This introduced European bird is mostly black with white speckles, the feathers showing variously colored hues of green and purple sheen in the sun. The wing feathers have a light brown edge. The beak changes colors by season, being black in the winter, as in the January photos here, and yellow in summer. The legs are bare and pinkish in color.

Starlings are found throughout the United States and southern Canada, preferring urban settings, including grazed pastureland, neighborhoods with trees, golf courses. But they may also be found in woodlands and coastal areas; their habitat versatility promotes their wide dispersal.

Starlings were introduced into North America in the late 1800s in New York’s Central Park and also in Portland, Oregon. It is believed that the Oregon group died out and that the current population of some 150 million birds throughout North and Central America grew from the group of 60 that were released in Central Park.

Starlings are noisy, flocking birds and produce a wide variety of vocalizations, including squeaky, harsh sounds and a characteristic wheezy kind of whistle. They are also good mimics and Wolfgang Amadeus Mozart reportedly had a pet starling that learned to sing some of his compositions. Starlings are omnivorous, taking fruit berries, seeds, and all sorts of insects and other invertebrates, foraging on the ground and using the strong beak to uncover prey in the soil or leaf litter or gleaning berries in trees. They are able to catch insects on the wing, and they will also visit bird feeders, and may even take nectar from flowers. Starlings produce two broods per year and both parents participate in feeding the nestlings.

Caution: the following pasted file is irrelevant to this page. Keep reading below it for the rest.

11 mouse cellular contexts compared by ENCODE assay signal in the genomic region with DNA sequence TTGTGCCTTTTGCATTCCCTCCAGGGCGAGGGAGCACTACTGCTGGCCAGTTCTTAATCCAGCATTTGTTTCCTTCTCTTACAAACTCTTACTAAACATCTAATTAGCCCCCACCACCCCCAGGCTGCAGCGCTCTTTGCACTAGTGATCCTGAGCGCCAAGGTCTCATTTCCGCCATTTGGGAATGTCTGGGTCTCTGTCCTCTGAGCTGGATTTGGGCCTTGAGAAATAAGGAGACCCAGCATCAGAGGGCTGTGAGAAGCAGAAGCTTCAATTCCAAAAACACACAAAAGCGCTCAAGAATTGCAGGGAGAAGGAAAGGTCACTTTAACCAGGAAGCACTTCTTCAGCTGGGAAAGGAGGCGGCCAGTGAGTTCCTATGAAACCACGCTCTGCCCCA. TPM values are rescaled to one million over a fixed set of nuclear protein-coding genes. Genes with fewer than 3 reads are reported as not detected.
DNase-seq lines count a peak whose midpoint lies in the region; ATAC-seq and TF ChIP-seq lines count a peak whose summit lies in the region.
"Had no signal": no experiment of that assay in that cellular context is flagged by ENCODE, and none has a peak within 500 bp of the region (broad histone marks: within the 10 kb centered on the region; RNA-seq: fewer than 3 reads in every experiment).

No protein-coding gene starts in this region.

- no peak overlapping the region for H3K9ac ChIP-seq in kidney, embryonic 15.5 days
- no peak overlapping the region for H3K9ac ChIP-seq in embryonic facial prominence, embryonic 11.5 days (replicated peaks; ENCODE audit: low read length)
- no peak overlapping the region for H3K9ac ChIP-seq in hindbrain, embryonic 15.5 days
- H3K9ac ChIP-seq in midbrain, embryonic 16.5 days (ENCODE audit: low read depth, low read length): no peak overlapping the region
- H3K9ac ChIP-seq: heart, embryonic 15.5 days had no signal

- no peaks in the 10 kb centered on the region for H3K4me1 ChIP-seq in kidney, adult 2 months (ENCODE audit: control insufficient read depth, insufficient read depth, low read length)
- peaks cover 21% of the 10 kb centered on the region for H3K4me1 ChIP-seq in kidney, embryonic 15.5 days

While starlings may serve beneficial roles in ridding croplands of insects, they also damage those crops, eating the fruits, vegetables and grains. They are aggressive birds and have a detrimental effect on other native cavity-nesting birds by outcompeting them for nesting resources. They also create a nuisance in urban areas with the noise and the mess created by their large aggregations.

Though the Migratory Bird Treaty Act prohibits collecting or killing of migratory birds, the non-native starling is exempt from that law, and a variety of lethal control measures have been employed in the United States to control the numbers of this species. A number of natural predators also help to control starling populations, such as falcons, owls, and hawks. Raccoons and squirrels may raid nests, as well as tree-climbing snakes, such as the black rat snake.

Photos taken along Highway 41 in Moriarty with Nikon P900 camera.

James Taulman
James Taulman

James Taulman is a retired wildlife ecologist who enjoys exploring New Mexico’s natural areas and observing the state’s diverse wildlife. Find him online at researchgate.net and youtube.com.
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